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Overpackaged gifts targeted amid anti-waste campaign


10:49, February 09, 2013

BEIJING, Feb. 8 (Xinhua) -- As China's gift market enjoys a boom prior to the approaching Spring Festival, the problem of overpackaging still lingers despite the ongoing campaign to promote frugality in the country.

A survey in a gift shop conducted this week by the People's Daily, the flagship newspaper of the Communist Party of China, found that the packaging of luxuriously tea, priced at about 10,000 yuan (1,590 U.S. dollars), weighed 2.5 kilos. However, the tea weighed only about 100 grams.

Although the problem has long been criticized, it has provoked more opposition this year due to a campaign to advocate a frugal lifestyle and avoid extravagance and waste in the country.

National broadcaster China Central Television also joined in the movement, calling on the public not to buy heavily-wrapped goods.

It is estimated that overpackaging costs the country about 400 billion yuan every year.

In 2010, a national standard to regulate the excessive packaging in the food and cosmetics sectors was launched but the problem in the gift market is still rampant.

"I bought a set of swaddling clothes for my children. It was put in a huge box and dozens of pins were used to fix the clothes in the case. Overpackaging is not only wasteful but also dangerous," Internet user "Mufuguiziluo" said in a post on the Twitter-like Sina Weibo microblogging service.

Dong Jinshi, vice president of the International Foodpackaging Association, said unnecessary packaging was also environmentally hazardous as it wastes resources and also causes problems in recycling.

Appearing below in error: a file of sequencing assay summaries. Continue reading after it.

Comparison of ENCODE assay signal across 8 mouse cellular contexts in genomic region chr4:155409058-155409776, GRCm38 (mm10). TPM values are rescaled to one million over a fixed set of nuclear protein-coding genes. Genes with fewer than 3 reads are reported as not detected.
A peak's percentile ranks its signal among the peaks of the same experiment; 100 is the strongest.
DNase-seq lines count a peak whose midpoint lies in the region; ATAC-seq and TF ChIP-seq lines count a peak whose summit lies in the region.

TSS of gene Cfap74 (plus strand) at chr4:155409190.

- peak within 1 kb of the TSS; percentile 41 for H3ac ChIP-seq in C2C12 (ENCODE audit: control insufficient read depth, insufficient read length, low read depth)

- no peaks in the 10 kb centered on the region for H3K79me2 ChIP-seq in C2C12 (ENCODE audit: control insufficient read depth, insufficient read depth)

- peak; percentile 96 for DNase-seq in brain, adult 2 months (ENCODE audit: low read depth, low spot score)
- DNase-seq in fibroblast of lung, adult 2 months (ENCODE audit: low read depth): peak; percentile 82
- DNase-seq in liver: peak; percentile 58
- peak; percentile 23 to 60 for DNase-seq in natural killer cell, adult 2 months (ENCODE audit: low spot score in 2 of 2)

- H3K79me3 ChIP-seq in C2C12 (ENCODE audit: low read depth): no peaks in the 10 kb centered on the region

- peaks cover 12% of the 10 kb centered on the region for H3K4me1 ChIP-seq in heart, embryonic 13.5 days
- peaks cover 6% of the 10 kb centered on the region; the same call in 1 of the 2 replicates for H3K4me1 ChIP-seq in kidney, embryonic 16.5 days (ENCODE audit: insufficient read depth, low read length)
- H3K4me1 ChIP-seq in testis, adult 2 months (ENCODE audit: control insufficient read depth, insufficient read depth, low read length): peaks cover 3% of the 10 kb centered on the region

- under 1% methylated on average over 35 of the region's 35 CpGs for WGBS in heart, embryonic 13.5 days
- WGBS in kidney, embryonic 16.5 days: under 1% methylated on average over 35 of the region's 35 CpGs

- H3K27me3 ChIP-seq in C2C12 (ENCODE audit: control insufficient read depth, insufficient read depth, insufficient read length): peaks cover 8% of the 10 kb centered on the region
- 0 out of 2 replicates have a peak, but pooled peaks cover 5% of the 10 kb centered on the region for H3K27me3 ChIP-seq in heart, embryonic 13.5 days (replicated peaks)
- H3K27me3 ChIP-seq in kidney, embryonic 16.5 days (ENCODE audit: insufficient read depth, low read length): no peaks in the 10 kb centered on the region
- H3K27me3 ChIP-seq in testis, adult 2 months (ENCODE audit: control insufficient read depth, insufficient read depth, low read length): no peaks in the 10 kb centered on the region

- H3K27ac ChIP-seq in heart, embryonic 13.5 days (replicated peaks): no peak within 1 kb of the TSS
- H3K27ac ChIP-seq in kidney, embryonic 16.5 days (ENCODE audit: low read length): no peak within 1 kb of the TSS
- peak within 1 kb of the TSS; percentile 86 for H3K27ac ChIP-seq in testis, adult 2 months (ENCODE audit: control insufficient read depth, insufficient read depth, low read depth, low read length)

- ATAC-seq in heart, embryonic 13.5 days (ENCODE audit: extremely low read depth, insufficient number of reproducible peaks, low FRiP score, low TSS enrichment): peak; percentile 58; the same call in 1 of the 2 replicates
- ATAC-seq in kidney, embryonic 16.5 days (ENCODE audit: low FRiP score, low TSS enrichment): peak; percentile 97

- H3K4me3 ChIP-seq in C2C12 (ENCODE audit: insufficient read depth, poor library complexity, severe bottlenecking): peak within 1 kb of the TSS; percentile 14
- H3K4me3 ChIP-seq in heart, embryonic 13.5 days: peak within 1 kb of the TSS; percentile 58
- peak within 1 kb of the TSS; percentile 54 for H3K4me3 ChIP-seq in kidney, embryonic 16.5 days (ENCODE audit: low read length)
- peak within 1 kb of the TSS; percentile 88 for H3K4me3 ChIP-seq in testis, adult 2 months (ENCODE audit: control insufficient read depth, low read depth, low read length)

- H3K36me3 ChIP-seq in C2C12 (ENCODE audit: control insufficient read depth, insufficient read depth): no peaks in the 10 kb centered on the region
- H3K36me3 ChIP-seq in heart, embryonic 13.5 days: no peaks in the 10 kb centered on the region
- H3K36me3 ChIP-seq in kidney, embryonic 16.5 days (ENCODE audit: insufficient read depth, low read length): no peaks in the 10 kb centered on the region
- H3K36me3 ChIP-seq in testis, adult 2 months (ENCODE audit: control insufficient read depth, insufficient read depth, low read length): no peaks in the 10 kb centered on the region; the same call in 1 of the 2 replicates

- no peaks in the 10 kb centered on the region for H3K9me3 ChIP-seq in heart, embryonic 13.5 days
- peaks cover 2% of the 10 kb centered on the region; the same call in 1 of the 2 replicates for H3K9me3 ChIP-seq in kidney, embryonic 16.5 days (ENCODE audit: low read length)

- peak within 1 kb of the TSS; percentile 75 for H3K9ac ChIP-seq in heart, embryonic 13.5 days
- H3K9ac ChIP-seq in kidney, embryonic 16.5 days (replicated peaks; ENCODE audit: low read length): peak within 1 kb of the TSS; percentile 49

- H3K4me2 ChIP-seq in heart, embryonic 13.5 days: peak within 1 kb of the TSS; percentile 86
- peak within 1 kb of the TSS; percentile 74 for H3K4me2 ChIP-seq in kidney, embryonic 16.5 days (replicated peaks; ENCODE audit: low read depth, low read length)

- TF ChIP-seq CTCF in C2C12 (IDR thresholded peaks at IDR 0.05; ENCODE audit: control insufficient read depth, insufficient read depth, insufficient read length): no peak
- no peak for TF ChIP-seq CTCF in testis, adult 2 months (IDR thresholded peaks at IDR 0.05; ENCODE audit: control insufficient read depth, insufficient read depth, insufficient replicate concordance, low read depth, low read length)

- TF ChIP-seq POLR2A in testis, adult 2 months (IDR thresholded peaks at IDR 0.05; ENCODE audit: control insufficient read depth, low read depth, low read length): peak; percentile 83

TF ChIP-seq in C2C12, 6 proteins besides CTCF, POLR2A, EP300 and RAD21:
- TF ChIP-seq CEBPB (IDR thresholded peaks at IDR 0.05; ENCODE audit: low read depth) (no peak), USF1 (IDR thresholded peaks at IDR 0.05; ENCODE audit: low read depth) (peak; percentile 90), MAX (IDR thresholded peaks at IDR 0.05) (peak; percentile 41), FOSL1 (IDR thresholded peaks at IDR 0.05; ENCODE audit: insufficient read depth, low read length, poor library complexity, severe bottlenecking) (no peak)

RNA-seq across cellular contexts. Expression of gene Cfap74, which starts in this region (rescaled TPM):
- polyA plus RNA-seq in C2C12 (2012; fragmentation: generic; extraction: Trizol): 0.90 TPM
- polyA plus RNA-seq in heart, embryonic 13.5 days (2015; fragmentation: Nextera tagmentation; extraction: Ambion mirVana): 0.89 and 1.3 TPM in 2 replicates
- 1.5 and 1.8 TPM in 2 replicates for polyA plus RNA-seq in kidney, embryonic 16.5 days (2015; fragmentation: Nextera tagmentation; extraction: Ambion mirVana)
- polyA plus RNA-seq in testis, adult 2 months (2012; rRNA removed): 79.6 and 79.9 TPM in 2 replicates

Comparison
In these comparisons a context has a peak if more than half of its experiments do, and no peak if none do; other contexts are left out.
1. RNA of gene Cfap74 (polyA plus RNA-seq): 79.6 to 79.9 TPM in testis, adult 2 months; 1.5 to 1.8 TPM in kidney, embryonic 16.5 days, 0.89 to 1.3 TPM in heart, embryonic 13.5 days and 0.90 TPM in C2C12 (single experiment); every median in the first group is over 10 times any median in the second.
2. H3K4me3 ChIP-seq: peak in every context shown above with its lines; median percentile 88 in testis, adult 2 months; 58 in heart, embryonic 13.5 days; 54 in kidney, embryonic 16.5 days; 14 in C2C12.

He said flashy packages are often made from inferior materials that are very hard to decompose in the natural environment.

Products wrapped in fancy packages are often more attractive, thus more lucrative in the market, said Tan Kejian, a sociologist from the Shanxi Academy of Social Sciences.

People are also more inclined to buy such goods for gifts, as they believe decent packaging will make the products more presentable, Tan said.

"If the gift is very exquisite or holds high value, then both the sender and receiver feel honored." Dong said.

The problem is worsened by consumption involving the arbitrary use of public money.

The People's Daily survey quoted a shop assistant at an alcohol section of a different store. The assistant said the flashier the package, the better the alcohol sells, adding that a government department bought 20 bottles as presents.

Both Dong and Tan have called for stricter law and government regulations to solve the problem.

This month, Shanghai launched a local regulation to reduce unneeded packaging of products and violators will be subjected to fines of up to 50,000 yuan.

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